Pathfinder Adventure Path, Starfinder Roleplaying Game Subscriber
Astral Wanderer wrote:

In regards to the lack of tech advancement...

What's the use of, for example, finding out precise gravity acceleration, in a world where you can ignore it through magic, with no need to know anything technical about gravity itself and what physical laws you can counter it with? Or why should one strive to build an uber complex device that needs extremely careful maintenance to take a very long journey to another planet, when you can travel there more quickly, safely, easily and probably cheaply with magic?

Of course there will always be some curious mind doing scientific research (where by scientific here I mean real world scientific disciplines, but in the game world, magic is a science in its own right: something that can be verified and replicated). But it's only natural that those minds will always be in comparatively insignificant numbers, when you can manipulate the environment by knowing a different set of rules than the ones we attribute to technology, thus slowing tech progress down by a huge lot.

Also, four other things:
1) Reality+. There is a fundamental thing about fantasy settings: they (are supposed to) have all the laws and inner workings of our reality, plus the addition of magic and similar forces, which expand the total horizon of possible knowledge by ten times at the very minimum.
This means there are both a million more topics and less specialists dedicated to each single topic. For example, in our world, now in 2015, what do we know about all the planets of our solar system? A great deal of stuff, from a certain point of view, but from a pragmatic one, we know really little to nothing. In Golarion, instead, there is much more to know about them (since many of them are teeming with life and have active cultures), and a great deal of that is actually known. You see, maybe in Golarion not a single person has a remote grasp of quantum physics (actually, some do, but take the example for its purpose), but there are plenty of books filled with knowledge about other planets....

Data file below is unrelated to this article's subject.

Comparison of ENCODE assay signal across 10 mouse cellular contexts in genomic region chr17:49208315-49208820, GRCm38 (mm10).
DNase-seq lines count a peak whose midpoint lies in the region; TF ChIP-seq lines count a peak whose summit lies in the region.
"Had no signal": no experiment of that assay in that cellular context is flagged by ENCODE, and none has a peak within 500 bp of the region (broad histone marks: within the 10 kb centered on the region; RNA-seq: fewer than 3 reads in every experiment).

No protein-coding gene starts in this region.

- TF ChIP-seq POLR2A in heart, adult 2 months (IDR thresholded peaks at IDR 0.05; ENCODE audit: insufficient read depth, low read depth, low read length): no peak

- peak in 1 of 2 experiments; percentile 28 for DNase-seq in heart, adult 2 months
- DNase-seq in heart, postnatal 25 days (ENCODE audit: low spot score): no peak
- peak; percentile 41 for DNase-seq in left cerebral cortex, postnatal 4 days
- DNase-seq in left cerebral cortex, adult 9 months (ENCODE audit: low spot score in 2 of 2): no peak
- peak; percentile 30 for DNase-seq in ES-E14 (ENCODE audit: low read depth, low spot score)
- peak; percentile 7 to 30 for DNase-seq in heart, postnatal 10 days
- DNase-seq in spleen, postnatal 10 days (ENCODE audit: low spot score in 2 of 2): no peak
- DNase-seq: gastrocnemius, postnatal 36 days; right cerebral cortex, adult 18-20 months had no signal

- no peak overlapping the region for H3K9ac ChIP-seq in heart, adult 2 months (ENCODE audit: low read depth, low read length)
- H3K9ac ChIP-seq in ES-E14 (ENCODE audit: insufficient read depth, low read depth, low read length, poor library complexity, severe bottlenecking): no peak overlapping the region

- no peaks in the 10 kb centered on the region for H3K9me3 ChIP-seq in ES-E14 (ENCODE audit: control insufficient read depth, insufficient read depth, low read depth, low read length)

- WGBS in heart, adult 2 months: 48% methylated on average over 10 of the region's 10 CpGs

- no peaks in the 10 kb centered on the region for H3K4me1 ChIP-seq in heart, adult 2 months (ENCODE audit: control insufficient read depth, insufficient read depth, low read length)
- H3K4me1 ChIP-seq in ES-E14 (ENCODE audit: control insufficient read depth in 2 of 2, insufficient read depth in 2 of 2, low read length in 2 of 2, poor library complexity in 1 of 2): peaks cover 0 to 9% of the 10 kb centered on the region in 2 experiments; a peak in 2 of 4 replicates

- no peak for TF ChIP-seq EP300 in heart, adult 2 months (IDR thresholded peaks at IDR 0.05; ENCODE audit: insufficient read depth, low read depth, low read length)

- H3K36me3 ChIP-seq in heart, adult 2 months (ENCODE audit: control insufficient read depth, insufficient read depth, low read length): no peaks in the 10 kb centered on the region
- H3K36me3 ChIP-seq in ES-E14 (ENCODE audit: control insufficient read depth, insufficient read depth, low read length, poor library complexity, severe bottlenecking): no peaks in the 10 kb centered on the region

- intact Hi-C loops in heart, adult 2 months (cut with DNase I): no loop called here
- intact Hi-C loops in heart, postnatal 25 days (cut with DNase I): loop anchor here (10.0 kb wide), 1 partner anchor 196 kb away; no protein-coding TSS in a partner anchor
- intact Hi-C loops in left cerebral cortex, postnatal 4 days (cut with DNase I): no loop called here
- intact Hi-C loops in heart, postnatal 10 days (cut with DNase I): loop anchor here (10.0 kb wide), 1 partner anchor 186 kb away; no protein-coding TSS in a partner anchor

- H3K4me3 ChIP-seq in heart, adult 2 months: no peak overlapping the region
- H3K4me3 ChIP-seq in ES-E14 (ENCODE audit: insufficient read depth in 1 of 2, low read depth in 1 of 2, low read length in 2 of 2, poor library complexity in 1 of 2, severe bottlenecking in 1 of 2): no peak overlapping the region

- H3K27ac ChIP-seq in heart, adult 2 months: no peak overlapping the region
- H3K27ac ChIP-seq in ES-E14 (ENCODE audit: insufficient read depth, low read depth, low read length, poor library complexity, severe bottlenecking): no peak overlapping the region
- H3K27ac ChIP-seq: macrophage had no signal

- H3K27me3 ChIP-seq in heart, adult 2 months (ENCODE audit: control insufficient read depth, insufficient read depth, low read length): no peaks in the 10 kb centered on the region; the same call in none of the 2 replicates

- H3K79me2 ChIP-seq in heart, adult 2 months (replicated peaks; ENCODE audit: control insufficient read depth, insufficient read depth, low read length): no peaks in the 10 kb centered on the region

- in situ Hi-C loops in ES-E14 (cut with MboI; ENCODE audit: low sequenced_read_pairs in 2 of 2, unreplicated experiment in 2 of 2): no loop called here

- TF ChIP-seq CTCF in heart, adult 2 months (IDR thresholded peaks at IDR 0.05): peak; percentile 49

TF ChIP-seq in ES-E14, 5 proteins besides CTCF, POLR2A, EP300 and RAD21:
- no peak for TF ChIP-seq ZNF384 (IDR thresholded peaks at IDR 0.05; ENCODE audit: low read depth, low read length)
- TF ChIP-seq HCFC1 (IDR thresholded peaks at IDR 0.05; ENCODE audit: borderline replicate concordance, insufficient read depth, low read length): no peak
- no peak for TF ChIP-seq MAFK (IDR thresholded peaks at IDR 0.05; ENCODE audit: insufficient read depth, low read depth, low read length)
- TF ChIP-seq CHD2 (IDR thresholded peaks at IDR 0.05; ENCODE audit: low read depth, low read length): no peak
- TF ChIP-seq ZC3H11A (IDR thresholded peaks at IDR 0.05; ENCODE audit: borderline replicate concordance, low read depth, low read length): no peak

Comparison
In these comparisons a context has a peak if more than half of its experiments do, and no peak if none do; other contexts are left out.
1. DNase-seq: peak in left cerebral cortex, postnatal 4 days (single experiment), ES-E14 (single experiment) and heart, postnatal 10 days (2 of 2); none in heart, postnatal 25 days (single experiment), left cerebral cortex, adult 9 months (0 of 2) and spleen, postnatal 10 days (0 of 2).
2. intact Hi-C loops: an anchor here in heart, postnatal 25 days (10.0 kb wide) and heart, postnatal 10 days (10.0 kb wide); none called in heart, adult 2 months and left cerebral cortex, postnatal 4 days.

here's the easy out on tech advancement: WIZARDS, ELVES, TARRASQUES!

disbelief is already suspended. moving on.


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Pathfinder Lost Omens, Starfinder Roleplaying Game Subscriber

I feel like the appropriate response to this thread would just be "Yep."


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Do you think they offer discounts to Kuthites who show their barbed chains at the door?!

The Exchange

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Gregor Samsa wrote:
Do you think they offer discounts to Kuthites who show their barbed chains at the door?!

Silly Gregor, the Kuthites probably WROTE that, and let others take credit for it. In Pain, Truth.


Nidal needs a book to justify why it exists when we have the Darklands and Nex and Geb. Personally, I think it could be very interesting, but it's got to do something none of those other places do.